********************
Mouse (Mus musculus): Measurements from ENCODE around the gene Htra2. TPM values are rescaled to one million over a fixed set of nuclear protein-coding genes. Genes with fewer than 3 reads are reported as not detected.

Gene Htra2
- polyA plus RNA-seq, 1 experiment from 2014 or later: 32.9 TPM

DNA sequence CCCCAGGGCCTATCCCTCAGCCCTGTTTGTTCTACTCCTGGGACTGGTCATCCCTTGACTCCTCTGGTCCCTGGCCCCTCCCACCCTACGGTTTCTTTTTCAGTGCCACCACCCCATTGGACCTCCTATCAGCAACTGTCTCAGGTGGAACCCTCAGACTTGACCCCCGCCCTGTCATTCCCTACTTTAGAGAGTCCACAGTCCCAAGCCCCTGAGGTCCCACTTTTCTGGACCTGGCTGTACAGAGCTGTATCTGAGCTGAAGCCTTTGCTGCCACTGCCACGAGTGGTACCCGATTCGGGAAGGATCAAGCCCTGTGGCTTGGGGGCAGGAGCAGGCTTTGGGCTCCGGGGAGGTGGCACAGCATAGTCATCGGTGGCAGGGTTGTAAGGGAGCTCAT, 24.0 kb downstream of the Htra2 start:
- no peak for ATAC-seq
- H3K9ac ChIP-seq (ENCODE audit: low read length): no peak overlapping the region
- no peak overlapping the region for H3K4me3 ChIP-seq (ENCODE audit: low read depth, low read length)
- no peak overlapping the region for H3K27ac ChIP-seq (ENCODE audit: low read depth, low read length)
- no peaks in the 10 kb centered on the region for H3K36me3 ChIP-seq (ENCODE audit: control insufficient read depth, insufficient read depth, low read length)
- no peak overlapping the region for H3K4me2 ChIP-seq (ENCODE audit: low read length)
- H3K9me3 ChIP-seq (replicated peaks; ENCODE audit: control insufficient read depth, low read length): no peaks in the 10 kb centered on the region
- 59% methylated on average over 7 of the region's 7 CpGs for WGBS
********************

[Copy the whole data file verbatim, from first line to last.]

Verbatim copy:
Mouse (Mus musculus): Measurements from ENCODE around the gene Htra2. TPM values are rescaled to one million over a fixed set of nuclear protein-coding genes. Genes with fewer than 3 reads are reported as not detected.

Gene Htra2
- polyA plus RNA-seq, 1 experiment from 2014 or later: 32.9 TPM

DNA sequence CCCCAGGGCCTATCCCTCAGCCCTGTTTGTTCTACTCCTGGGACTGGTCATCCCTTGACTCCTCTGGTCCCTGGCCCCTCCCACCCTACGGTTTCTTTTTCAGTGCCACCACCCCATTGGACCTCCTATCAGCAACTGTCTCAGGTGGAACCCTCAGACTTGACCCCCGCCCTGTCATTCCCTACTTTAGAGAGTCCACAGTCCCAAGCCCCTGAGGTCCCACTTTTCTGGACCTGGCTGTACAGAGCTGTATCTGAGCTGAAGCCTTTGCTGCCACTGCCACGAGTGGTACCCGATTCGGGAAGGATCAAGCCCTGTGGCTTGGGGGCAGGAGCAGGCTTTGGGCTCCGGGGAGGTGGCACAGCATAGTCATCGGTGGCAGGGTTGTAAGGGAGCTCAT, 24.0 kb downstream of the Htra2 start:
- no peak for ATAC-seq
- H3K9ac ChIP-seq (ENCODE audit: low read length): no peak overlapping the region
- no peak overlapping the region for H3K4me3 ChIP-seq (ENCODE audit: low read depth, low read length)
- no peak overlapping the region for H3K27ac ChIP-seq (ENCODE audit: low read depth, low read length)
- no peaks in the 10 kb centered on the region for H3K36me3 ChIP-seq (ENCODE audit: control insufficient read depth, insufficient read depth, low read length)
- no peak overlapping the region for H3K4me2 ChIP-seq (ENCODE audit: low read length)
- H3K9me3 ChIP-seq (replicated peaks; ENCODE audit: control insufficient read depth, low read length): no peaks in the 10 kb centered on the region
- 59% methylated on average over 7 of the region's 7 CpGs for WGBS